UK authorities are facing an increased terror threat from battle-hardened fighters returning from Mosul and other conflict zones in Iraq and Syria. Security sources have told Sky News more than 400 former fighters are now believed to be back in Britain. The authorities believe there is a growing risk the UK could suffer the kind of mass gun and bomb attacks seen in France and Belgium recently, as many returning fighters will have been trained in the use of weapons and the construction of improvised explosive devices. It is a serious, two-pronged challenge for the police and security services, who are already working flat-out to counter the threat from homegrown lone-wolf extremists, like Khalid Masood, who launched last week’s deadly attack on Westminster.
Former Scotland Yard Specialist Firearms Officer and author Tony Long said combating an attack launched by a well-trained returning jihadist could be a tough prospect. He said: “These are combat-hardened soldiers . They might not be trained in the way that NATO might train their soldiers but they’ve seen more close quarter conflict and more urban fighting than probably most members of the British Armed Forces and you have to respect that.
“Of course they’re bringing that knowledge back with them to the UK and it’s very very difficult because of the legal restrictions that are put on the security services and the police to actually monitor all of these people.”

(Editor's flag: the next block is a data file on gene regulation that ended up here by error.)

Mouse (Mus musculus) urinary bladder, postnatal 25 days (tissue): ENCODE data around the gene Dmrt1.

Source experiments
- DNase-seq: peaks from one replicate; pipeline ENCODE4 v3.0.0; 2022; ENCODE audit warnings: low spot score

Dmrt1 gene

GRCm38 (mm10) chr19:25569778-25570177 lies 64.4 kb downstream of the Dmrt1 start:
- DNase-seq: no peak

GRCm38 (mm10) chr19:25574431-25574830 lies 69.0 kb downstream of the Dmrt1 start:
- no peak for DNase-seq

To date, only a fraction of those returning from the battlefields of Syria and Iraq have been prosecuted, as authorities need enough evidence to put before the courts and often returning fighters go to great lengths to cover up their overseas activities. Imran Khawaja, 29, from west London, is currently serving 12 years in prison after he faked his own death in Syria in an attempt to sneak back into the UK undetected. Khawaja had joined a militant group with links to so-called Islamic State while overseas. He was pictured posing with the severed heads of Syrian soldiers during his six months in the country. He was arrested as he tried to re-enter the UK through the port of Dover and later admitted preparing for acts of terrorism, attending a camp, receiving training and possessing firearms.
Security sources said they could not be certain that Khawaja would have launched an attack back home, but the pattern of returning jihadists posing a major risk to national security is well established. More than a decade ago, groups of al Qaeda trained terrorists were responsible for mass carnage in Europe and the United States. Those who launched the devastating attack on the London transport system on 7 July 2005 had attended al Qaeda training camps in Pakistan and Afghanistan. Some of the terrorists who launched a similar failed attack on London on 21 July 2005 had received weapons and explosives training, as had some of the plotters who planned to blow up airliners with liquid bombs in 2006. :: Traumatised children of Mosul2